NATO has added new members eight times since its foundation, in 1949, with a total of 30 members. Twelve countries took part in the founding of NATO: Belgium, Canada, Denmark, France, Iceland, Italy, Luxembourg, the Netherlands, Norway, Portugal, the United Kingdom, and the United States. In 1952, Greece and Turkey became members of the Alliance, joined later by West Germany (in 1955) and Spain (in 1982). In 1990, with the reunification of Germany, NATO grew to include the former country of East Germany. Between 1994 and 1997, wider forums for regional cooperation between NATO and its neighbors were set up, including the Partnership for Peace, the Mediterranean Dialogue initiative and the Euro-Atlantic Partnership Council. In 1997, three former Warsaw Pact countries, Hungary, the Czech Republic, and Poland, were invited to join NATO. After this fourth enlargement in 1999, the Vilnius group of the Baltics and seven East European countries formed in May 2000 to cooperate and lobby for further NATO membership. Seven of these countries joined in the fifth enlargement in 2004. The Adriatic States Albania and Croatia joined in the sixth enlargement in 2009, Montenegro in 2017 and North Macedonia in 2020.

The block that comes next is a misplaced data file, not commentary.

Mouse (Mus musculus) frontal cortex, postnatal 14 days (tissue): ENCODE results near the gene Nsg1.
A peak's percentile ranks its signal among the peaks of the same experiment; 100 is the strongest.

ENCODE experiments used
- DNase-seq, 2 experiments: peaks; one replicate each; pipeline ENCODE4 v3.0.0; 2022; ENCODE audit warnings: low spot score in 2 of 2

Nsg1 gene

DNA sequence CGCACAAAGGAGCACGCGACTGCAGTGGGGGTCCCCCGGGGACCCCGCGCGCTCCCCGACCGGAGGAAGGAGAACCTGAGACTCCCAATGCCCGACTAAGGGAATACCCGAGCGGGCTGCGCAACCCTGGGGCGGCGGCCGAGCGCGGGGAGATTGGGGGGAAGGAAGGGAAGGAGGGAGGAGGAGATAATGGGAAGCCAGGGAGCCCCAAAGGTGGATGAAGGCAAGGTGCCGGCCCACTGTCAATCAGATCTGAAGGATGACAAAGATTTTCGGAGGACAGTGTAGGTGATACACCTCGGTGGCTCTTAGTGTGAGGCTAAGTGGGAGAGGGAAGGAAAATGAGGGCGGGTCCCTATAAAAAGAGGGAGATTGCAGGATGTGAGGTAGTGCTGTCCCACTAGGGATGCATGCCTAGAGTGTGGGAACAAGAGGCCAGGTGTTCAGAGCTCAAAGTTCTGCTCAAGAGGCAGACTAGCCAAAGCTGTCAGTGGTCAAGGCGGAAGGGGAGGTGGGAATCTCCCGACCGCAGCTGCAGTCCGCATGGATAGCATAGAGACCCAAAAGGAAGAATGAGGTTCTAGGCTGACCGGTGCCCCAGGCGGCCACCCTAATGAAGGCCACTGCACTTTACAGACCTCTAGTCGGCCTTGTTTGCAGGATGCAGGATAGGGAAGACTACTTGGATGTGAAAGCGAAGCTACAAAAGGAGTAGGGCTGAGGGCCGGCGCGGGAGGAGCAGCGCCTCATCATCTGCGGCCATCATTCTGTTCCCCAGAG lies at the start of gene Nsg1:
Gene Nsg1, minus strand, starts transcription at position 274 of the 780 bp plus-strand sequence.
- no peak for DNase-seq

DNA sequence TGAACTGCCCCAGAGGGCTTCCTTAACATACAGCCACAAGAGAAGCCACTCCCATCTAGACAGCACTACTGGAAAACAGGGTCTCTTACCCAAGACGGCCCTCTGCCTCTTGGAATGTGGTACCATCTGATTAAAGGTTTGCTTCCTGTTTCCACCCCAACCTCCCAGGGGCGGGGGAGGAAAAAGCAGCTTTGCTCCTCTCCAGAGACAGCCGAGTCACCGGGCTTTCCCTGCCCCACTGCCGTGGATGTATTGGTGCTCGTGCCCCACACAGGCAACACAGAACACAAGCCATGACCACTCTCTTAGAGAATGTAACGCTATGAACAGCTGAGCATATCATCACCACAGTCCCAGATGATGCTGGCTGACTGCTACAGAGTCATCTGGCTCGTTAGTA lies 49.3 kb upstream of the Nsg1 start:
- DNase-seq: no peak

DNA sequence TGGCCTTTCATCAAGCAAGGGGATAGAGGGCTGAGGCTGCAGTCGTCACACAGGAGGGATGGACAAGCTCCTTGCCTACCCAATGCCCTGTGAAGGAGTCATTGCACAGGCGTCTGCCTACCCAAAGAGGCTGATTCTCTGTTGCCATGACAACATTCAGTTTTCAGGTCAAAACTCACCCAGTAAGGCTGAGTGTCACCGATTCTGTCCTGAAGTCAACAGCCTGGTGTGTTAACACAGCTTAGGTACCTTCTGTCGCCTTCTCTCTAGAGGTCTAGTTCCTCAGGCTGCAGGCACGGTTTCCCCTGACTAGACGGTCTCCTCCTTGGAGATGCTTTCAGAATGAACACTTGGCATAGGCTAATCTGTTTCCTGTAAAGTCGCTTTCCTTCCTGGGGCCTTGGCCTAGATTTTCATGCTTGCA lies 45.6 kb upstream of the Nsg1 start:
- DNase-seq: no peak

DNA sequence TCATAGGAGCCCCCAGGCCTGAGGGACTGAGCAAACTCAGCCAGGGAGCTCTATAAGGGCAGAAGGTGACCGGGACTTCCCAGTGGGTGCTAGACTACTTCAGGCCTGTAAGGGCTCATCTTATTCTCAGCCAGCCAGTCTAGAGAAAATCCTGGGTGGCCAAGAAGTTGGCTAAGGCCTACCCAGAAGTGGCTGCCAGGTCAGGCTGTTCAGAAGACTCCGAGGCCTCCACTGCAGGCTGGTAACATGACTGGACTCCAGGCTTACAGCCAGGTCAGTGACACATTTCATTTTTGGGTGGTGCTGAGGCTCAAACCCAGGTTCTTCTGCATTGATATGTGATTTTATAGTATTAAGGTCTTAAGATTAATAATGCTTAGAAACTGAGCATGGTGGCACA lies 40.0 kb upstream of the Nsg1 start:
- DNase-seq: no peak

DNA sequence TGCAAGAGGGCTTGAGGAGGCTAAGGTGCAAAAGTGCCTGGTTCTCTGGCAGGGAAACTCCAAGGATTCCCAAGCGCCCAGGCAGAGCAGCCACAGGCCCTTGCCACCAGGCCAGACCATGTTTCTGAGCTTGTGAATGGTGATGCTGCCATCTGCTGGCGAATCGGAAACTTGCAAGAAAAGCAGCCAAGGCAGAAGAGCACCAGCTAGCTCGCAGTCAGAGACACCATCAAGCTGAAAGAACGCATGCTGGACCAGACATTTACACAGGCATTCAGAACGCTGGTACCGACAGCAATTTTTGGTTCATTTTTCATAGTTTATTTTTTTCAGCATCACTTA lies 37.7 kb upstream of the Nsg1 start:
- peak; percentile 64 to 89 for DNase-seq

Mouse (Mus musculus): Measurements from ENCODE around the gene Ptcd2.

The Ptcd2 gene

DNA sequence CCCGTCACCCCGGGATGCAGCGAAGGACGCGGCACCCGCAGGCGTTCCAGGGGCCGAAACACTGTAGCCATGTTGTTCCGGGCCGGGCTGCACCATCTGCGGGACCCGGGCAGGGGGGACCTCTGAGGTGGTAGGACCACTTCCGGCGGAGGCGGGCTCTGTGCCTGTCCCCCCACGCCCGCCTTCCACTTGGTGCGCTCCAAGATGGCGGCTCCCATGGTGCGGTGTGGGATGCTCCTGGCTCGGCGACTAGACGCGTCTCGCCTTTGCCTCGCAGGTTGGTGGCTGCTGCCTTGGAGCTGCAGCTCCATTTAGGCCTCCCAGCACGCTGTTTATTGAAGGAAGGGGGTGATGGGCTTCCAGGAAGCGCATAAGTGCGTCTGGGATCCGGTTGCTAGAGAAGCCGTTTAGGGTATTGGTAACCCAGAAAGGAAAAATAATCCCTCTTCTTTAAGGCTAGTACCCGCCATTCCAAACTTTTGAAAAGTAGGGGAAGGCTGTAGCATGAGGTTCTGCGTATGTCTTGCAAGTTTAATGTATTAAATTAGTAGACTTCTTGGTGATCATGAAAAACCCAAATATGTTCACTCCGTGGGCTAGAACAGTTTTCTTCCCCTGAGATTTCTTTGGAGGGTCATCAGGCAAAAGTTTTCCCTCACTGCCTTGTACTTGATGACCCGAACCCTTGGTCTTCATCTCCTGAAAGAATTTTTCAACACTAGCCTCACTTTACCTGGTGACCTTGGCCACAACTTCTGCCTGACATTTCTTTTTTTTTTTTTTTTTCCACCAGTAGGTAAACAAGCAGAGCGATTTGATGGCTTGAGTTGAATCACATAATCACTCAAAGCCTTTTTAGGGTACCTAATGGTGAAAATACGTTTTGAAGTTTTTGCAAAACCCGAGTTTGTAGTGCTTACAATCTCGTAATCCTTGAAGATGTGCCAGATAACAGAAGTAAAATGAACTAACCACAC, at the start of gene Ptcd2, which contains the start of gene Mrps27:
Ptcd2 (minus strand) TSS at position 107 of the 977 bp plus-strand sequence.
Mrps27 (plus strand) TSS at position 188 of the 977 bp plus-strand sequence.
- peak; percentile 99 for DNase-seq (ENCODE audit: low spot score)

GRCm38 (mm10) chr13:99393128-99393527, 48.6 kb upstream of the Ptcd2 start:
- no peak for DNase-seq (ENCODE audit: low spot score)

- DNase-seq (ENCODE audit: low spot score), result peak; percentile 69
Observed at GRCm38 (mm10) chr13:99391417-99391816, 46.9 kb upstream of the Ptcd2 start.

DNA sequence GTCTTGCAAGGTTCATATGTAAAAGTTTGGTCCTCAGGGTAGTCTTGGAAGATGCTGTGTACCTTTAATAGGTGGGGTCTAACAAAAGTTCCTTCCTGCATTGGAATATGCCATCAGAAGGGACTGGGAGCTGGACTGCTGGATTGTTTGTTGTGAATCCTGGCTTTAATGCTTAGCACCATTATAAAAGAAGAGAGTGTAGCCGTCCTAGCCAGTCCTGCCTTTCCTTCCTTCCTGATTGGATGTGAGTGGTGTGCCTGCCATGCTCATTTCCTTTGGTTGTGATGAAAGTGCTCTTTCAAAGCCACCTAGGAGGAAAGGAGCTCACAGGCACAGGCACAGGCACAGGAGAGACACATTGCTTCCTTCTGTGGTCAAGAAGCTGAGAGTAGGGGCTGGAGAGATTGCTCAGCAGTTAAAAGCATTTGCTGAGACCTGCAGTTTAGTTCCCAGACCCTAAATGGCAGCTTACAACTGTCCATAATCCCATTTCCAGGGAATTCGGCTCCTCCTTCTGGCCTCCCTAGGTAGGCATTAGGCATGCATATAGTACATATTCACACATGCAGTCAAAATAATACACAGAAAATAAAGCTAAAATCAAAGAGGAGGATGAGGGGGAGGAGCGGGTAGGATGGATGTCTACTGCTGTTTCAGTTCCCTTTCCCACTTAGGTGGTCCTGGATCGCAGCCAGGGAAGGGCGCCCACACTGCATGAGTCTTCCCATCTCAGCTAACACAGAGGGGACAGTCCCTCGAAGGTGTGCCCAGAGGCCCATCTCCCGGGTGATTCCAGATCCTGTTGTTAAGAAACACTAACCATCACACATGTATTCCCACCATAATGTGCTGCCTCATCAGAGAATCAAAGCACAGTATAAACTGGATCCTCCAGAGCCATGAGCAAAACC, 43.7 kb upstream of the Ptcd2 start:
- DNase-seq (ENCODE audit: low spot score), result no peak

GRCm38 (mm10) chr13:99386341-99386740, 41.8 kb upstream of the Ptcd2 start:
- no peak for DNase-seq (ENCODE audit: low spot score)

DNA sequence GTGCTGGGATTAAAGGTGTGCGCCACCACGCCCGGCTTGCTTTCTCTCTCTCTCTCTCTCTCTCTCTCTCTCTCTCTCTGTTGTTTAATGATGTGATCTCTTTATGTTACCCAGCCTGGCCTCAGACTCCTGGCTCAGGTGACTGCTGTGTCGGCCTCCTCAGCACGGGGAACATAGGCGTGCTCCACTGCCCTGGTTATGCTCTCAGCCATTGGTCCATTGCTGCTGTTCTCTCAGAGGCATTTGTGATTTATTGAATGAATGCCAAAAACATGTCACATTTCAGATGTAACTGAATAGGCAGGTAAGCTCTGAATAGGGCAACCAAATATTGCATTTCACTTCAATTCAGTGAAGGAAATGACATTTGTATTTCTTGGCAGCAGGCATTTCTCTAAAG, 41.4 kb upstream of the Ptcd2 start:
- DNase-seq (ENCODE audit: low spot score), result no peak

United States President Donald Trump expressed interest in withdrawing from the organization during his 2016 presidential campaign, but he later stated that the United States would protect allies in the event that Article V is invoked.[2][3][4]

Member states[edit]

Flag Map Member state Capital Accession[5] Population[a] Area[7]
Flag of Albania
Map showing Albania in an orthographic projection
Albania Tirana 1 April 2009 2,821,977 28,748 km2 (11,100 sq mi)
Flag of Belgium
Map showing Belgium in an orthographic projection
Belgium Brussels 24 August 1949[b] 11,720,716 30,528 km2 (11,787 sq mi)
Flag of Bulgaria
Map showing Bulgaria in an orthographic projection
Bulgaria Sofia 29 March 2004 6,966,899 110,879 km2 (42,811 sq mi)
Flag of Canada
Map showing Canada in an orthographic projection
Canada Ottawa 24 August 1949[b] 37,694,085 9,984,670 km2 (3,855,103 sq mi)
Flag of Croatia